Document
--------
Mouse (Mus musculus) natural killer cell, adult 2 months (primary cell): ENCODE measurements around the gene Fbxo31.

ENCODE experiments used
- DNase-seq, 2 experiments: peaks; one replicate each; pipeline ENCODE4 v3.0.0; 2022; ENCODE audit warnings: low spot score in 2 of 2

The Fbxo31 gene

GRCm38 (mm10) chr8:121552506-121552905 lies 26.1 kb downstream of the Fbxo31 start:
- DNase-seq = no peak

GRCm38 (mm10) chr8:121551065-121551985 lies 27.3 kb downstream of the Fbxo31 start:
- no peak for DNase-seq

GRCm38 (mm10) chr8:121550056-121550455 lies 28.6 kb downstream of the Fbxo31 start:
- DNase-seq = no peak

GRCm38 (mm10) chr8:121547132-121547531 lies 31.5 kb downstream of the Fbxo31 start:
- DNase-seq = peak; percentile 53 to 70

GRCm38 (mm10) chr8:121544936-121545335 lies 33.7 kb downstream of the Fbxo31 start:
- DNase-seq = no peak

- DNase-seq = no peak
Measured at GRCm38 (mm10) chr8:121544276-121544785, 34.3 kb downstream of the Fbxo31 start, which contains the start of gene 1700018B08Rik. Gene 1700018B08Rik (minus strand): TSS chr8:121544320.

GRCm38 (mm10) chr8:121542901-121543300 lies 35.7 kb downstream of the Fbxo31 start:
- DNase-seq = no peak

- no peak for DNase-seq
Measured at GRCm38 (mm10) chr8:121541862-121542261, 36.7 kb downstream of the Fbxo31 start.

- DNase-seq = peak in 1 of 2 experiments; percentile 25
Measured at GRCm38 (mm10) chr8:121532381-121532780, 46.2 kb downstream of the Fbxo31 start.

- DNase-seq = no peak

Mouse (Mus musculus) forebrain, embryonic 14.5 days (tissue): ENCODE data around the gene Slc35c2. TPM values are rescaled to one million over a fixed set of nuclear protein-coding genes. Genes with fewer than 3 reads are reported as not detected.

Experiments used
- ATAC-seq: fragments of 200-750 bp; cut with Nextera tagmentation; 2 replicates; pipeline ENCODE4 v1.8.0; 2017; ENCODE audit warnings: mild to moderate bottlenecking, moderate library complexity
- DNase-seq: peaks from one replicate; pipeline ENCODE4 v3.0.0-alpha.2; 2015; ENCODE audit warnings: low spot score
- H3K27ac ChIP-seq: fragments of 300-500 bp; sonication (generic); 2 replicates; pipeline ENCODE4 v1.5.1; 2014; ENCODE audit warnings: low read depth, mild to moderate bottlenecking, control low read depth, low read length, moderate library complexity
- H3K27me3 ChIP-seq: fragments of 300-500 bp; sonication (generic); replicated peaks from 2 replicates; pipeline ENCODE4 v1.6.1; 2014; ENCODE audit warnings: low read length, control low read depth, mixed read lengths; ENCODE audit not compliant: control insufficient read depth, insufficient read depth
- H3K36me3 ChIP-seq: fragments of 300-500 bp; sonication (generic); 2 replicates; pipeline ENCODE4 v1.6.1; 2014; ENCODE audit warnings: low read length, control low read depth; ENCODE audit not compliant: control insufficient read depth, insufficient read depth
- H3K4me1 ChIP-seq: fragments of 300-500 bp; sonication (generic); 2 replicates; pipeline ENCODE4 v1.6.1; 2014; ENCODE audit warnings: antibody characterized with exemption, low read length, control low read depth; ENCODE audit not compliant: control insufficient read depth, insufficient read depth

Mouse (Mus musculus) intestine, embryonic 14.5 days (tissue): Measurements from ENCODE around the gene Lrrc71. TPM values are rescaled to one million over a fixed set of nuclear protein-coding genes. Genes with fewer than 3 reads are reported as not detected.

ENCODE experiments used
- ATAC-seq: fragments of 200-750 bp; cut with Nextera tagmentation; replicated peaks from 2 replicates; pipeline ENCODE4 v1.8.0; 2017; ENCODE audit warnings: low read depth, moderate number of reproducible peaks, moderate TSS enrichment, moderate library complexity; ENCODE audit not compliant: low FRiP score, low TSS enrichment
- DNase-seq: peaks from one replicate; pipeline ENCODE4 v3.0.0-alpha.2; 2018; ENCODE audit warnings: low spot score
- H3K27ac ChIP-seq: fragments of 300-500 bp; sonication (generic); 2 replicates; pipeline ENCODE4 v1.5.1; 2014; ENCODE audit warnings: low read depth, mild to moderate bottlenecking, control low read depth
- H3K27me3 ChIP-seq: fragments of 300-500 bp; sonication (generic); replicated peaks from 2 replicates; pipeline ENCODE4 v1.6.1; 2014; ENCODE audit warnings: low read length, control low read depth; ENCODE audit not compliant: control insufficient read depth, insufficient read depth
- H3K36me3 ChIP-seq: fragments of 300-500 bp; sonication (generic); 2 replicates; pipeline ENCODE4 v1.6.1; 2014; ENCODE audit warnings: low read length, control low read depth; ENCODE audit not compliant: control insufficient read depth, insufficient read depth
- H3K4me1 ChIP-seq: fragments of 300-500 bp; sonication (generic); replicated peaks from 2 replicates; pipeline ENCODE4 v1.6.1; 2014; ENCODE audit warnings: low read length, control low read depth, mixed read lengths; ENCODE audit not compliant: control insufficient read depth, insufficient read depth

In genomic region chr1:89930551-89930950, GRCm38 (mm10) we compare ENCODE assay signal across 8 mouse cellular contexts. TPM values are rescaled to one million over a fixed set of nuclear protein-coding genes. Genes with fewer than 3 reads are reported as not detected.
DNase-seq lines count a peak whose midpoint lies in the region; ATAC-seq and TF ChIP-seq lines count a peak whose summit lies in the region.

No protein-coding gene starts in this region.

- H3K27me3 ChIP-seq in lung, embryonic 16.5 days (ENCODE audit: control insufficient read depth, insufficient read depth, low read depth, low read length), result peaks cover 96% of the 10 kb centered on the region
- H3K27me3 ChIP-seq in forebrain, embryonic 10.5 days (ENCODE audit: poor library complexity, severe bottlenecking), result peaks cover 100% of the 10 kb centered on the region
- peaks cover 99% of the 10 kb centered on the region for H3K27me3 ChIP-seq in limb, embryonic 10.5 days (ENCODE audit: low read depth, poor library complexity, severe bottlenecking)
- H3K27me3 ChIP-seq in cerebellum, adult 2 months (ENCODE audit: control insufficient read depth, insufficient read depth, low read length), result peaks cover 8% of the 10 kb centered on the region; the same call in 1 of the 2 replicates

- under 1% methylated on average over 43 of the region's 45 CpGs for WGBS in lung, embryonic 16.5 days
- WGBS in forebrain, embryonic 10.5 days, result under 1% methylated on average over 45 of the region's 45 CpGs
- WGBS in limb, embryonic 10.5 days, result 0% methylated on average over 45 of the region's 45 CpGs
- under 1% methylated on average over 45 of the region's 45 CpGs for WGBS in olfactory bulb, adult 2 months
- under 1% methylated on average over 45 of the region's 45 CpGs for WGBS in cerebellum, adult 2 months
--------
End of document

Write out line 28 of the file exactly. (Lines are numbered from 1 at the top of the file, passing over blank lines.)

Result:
- H3K27ac ChIP-seq: fragments of 300-500 bp; sonication (generic); 2 replicates; pipeline ENCODE4 v1.5.1; 2014; ENCODE audit warnings: low read depth, mild to moderate bottlenecking, control low read depth, low read length, moderate library complexity